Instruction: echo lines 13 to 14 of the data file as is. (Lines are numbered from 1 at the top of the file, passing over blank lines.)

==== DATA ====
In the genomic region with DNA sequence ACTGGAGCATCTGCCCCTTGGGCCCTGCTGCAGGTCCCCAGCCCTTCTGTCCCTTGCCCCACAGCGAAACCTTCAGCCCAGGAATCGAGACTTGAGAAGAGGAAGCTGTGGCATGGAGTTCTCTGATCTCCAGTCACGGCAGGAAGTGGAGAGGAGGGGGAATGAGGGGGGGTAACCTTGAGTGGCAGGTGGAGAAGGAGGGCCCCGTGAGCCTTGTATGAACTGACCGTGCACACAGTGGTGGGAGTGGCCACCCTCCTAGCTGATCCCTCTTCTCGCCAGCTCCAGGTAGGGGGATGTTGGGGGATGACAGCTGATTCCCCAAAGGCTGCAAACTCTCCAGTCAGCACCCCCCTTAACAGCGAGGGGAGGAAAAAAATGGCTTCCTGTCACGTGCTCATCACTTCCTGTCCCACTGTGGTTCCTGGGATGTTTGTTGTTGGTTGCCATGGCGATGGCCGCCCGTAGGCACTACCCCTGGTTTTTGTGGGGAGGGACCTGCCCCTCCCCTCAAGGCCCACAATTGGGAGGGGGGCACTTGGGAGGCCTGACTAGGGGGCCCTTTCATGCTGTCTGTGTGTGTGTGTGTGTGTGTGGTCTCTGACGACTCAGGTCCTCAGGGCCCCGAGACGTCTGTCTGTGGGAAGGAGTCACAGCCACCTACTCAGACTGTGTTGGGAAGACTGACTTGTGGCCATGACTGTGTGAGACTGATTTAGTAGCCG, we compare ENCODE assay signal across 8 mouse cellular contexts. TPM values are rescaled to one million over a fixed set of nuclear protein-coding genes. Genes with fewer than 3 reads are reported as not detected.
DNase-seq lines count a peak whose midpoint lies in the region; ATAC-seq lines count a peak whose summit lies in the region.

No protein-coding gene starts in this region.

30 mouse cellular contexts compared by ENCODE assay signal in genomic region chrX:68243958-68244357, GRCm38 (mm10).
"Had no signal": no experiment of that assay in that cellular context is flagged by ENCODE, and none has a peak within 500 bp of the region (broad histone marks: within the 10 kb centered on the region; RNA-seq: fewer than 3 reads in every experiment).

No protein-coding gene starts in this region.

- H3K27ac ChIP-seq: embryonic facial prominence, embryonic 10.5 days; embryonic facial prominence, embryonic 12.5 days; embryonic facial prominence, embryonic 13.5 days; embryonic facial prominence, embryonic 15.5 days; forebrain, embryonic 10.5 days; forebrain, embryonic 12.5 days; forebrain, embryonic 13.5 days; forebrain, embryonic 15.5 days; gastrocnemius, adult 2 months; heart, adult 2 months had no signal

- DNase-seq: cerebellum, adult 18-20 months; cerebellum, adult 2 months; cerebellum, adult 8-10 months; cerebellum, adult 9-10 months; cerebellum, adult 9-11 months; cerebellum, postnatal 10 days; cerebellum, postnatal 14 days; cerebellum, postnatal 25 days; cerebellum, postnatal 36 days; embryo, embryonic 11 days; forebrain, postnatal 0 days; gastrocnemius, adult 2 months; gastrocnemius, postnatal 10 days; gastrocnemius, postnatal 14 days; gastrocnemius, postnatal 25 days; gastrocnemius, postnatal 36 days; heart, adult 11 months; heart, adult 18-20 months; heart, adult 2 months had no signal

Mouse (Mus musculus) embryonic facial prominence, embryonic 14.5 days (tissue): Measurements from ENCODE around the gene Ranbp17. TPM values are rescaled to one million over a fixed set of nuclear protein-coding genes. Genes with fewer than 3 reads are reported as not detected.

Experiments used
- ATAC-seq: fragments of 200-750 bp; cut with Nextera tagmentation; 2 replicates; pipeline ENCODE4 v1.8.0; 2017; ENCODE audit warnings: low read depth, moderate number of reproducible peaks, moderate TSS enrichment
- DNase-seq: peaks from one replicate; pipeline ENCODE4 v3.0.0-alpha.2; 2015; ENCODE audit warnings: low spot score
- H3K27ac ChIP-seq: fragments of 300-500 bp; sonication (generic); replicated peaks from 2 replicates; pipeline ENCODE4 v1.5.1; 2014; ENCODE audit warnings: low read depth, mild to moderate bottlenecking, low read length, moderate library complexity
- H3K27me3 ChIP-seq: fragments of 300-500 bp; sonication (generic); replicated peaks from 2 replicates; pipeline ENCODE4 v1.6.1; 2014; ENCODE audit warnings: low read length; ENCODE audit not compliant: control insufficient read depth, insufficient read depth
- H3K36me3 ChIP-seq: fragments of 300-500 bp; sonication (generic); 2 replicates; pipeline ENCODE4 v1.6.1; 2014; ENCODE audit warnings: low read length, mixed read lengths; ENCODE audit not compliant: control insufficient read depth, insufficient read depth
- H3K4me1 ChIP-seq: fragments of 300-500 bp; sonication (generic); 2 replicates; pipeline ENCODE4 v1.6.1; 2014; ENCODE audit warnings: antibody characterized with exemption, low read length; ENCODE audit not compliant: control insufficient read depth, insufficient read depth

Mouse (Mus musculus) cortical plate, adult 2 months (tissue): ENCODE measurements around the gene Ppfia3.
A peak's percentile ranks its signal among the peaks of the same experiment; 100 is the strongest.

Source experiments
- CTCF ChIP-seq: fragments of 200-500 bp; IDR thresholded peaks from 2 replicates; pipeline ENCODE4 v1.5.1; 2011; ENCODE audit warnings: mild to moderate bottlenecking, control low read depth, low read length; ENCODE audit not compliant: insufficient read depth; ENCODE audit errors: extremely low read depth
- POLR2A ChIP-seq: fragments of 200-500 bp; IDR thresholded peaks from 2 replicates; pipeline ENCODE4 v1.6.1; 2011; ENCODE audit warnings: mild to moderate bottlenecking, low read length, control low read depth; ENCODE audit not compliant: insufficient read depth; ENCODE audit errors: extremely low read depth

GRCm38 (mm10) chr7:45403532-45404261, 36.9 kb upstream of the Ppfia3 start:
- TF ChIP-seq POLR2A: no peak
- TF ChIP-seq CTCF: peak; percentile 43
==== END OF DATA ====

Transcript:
- H3K27ac ChIP-seq: fragments of 300-500 bp; sonication (generic); replicated peaks from 2 replicates; pipeline ENCODE4 v1.5.1; 2014; ENCODE audit warnings: low read depth, mild to moderate bottlenecking, low read length, moderate library complexity
- H3K27me3 ChIP-seq: fragments of 300-500 bp; sonication (generic); replicated peaks from 2 replicates; pipeline ENCODE4 v1.6.1; 2014; ENCODE audit warnings: low read length; ENCODE audit not compliant: control insufficient read depth, insufficient read depth